RV Tips and Tricks

RV park etiquette

motorhomes
Owners of diesel motorhomes must be especially mindful of their neighbours. — photos.com

"Most of the issues around etiquette centre on consideration for others. In many of the older parks, the sites are so narrow that if both neighbours have wide slides, there is no room to walk between the RVs. Consideration for each other becomes even more important." RV West April 2012

Lynne Benjamin's Snowbirding 101 column on RV park etiquette discussed many of the issues that arise for full-time and tourist RVers alike.

Park owners too will have appreciated the author's reminder that RVers must use their sites and the park's common areas responsibly and think of their neighbours as they and their children and pets enjoy their stay.

Since 1990, I have lived full-time and happily at the Capilano River RV Park in West Vancouver, B.C., and agree that, unlike the leafy sites in the photo Lynne's husband Fred supplied for her article, the pads at many B.C. parks were built in the days when shorter trailers without slides were the norm. Consequently, the size of the sites offers little buffer from one rig to the next in today's world of behemoth motorhomes and the accessories they tow.

I know first-hand that the closer RVs are sited, the more difficult it becomes not to intrude on one's neighbour. So taking up where Lynne's thoughtful etiquette list ended, here are a few more nuggets of RV wisdom and suggestions:

Diesel-powered vehicles

Many RVers will empathize with this one.

You have enjoyed your day sightseeing, hiking or shopping. After a swim to cool off, you've just settled down with a bite to eat and a good book when Mr. and Mrs. Behemoth arrive and take three or four stabs at backing into their narrow spot next door.

Although you survive the near misses and shouted directions from the co-pilot, the lingering exhaust fumes from the idling rig are harder to swallow.

Whether your new neighbours arrived in a motorhome or behind a tow vehicle, if their engine is powered by diesel you'd be wise to avoid breathing in those fumes because, in June 2012, the World Health Organization classified diesel engine exhaust as a carcinogen.

Many RV parks are located close to busy highways and although the worst polluters are off-road "dirty-diesel" engines, the sheer volume of emissions from the highway doesn't sweeten your environment.

The good news is that Canada is a leader when it comes to mandating low-sulphur-content light diesel, but WHO still considers the fuel to be akin to asbestos and mustard gas in its potential for causing lung and bladder cancer.

So because emissions have a nasty habit of gathering under slides and crawling into RV living rooms or bedrooms, what can you and your neighbour do to avoid them?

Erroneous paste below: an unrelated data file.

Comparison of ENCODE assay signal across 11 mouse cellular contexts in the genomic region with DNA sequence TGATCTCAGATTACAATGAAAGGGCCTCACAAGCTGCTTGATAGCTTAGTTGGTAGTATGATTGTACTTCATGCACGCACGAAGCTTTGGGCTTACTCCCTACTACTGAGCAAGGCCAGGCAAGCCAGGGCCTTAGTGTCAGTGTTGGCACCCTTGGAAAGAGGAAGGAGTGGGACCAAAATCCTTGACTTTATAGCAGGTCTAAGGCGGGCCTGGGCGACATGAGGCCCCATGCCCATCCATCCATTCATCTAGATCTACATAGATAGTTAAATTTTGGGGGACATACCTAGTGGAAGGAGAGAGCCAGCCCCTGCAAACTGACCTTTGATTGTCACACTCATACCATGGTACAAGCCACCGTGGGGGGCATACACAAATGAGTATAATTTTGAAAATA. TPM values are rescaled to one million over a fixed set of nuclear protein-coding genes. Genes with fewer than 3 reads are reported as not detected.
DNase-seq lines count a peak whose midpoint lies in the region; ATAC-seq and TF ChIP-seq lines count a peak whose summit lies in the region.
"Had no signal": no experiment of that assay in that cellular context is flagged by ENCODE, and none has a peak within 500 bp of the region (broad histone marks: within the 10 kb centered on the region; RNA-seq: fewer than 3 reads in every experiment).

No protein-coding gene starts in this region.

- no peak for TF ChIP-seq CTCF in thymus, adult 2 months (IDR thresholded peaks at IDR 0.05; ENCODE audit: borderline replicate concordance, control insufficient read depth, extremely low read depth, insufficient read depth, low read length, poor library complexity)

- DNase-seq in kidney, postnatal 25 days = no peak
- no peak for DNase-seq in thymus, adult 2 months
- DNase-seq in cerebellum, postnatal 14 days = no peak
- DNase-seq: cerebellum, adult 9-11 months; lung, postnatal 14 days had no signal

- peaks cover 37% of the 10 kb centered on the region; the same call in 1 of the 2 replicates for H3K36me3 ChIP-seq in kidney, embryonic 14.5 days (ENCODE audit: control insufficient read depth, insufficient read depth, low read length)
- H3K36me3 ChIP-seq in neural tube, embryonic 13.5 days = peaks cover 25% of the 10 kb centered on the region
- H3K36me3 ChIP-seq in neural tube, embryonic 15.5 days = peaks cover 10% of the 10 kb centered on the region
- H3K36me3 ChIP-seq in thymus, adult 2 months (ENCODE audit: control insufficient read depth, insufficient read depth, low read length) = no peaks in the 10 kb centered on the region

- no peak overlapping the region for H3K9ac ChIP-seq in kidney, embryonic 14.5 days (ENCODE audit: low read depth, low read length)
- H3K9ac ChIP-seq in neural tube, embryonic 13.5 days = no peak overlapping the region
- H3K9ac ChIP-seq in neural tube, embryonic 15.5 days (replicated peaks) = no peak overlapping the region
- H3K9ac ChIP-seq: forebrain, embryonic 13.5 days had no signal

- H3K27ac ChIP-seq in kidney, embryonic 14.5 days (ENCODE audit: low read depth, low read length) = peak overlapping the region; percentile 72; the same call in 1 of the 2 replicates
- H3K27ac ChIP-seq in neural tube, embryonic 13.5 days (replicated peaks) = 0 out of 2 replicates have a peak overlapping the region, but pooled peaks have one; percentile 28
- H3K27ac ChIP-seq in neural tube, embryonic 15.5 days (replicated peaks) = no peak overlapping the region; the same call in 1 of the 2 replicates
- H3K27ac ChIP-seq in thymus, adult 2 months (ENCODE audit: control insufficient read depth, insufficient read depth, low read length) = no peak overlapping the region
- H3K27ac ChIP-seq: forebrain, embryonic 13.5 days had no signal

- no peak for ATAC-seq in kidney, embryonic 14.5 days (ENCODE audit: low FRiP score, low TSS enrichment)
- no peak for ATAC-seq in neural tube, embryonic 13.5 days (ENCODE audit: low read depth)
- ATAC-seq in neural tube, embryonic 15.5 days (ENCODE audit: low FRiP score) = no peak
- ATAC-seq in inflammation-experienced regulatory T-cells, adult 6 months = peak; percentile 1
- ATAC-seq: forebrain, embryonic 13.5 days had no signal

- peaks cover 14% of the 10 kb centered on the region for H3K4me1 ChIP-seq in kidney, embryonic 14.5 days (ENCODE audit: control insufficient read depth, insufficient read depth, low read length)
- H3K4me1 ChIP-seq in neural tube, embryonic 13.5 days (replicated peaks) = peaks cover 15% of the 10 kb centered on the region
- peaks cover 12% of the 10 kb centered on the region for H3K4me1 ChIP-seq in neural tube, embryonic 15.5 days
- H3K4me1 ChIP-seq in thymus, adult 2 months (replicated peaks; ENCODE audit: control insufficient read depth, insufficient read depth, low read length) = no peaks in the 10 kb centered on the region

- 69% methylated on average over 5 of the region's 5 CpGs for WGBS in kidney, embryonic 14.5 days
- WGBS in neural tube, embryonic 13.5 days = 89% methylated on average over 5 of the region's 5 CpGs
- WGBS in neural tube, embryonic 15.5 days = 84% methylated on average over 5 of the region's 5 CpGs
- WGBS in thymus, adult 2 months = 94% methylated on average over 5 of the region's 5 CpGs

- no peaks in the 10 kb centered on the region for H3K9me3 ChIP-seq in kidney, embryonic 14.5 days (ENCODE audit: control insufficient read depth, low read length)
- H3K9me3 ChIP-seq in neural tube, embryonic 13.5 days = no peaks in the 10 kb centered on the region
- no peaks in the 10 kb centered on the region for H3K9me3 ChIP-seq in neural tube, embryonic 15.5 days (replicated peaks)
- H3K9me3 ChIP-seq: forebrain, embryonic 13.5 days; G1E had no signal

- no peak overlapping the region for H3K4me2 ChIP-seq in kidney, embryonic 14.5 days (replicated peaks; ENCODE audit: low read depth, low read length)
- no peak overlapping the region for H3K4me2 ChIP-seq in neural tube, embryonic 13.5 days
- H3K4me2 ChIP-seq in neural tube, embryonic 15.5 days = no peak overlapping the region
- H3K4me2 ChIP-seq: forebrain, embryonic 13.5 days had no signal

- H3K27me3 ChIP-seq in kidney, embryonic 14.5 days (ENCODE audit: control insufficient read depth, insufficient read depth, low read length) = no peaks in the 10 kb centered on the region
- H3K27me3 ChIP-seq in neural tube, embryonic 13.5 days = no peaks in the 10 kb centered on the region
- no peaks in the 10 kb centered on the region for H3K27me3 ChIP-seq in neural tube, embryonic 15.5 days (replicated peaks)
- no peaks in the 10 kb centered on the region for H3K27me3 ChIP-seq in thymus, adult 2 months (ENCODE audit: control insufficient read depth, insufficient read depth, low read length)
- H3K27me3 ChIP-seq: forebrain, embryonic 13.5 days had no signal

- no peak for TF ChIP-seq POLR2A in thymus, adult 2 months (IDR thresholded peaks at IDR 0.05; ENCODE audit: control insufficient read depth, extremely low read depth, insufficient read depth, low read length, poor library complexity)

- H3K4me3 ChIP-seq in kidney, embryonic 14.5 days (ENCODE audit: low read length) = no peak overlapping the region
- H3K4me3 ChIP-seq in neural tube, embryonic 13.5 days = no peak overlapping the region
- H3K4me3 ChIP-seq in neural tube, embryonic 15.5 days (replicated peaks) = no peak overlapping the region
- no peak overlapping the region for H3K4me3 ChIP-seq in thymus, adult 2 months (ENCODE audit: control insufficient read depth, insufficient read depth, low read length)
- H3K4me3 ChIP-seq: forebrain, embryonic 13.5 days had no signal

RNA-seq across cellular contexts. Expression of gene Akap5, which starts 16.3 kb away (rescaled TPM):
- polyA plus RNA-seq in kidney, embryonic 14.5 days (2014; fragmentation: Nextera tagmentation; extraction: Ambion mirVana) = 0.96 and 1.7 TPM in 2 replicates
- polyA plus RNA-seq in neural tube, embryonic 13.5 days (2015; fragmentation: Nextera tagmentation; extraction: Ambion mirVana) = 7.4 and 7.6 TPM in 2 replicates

• Unless you're already in bed, you can move away from the area until the engine is turned off.
  • Parks could ban motor-idling—whether or not an engine runs on diesel.
  • Whenever possible, RVers should park their tow vehicles with the exhaust pipe pointing to the roadway—not at or under their neighbour's slide.
  • If your furnace or air-conditioner is active when your neighbour's engine is running, turn it off. If you don't, the fan will suck in the fumes and make an unpleasant situation worse.

Smoking and barbecues

As with diesel fumes, whether the smoke is tobacco-related or from barbecue coals it, too, finds its way into neighbouring RVs. It's a no-no to shelter yourself or your barbecue under your neighbour's slide as you produce that smoke, yet both happened to me last summer.

And now for a few quick notes:

  • If the park has a speed limit, it applies to everyone. Slow down. The last thing you need is to hurt a child as he/she runs to the playground.
  • Parents: if your child is still toddling around in diapers, please don't rely on others to keep him or her safe in unfamiliar surroundings; RV drivers often can't see them.
  • If the park has one-way roads, please heed them—same reasons.
  • This one is for full-timers like me: No matter how long you have lived in an RV park, you don't own it; the rules apply to you, too. Not only are they there for your safety, but they make life so much easier and more pleasant for everyone.

Lastly, how about RV rental agencies preparing a list of RV dos and don'ts for the convenience of international tourists who are unfamiliar with RVs and our Canadian ways? Maybe Tourism BC could help with that?

In the meantime: Enjoy the open road, stay safe and may all your RV memories be happy ones.

Elizabeth James has been a full-time, albeit stationary, RVer for 24 years. Accepting early on that she was not cut out for apartment living, James decided to adopt the RV lifestyle as an economical way to live independently, yet close to her North Vancouver family and to work.

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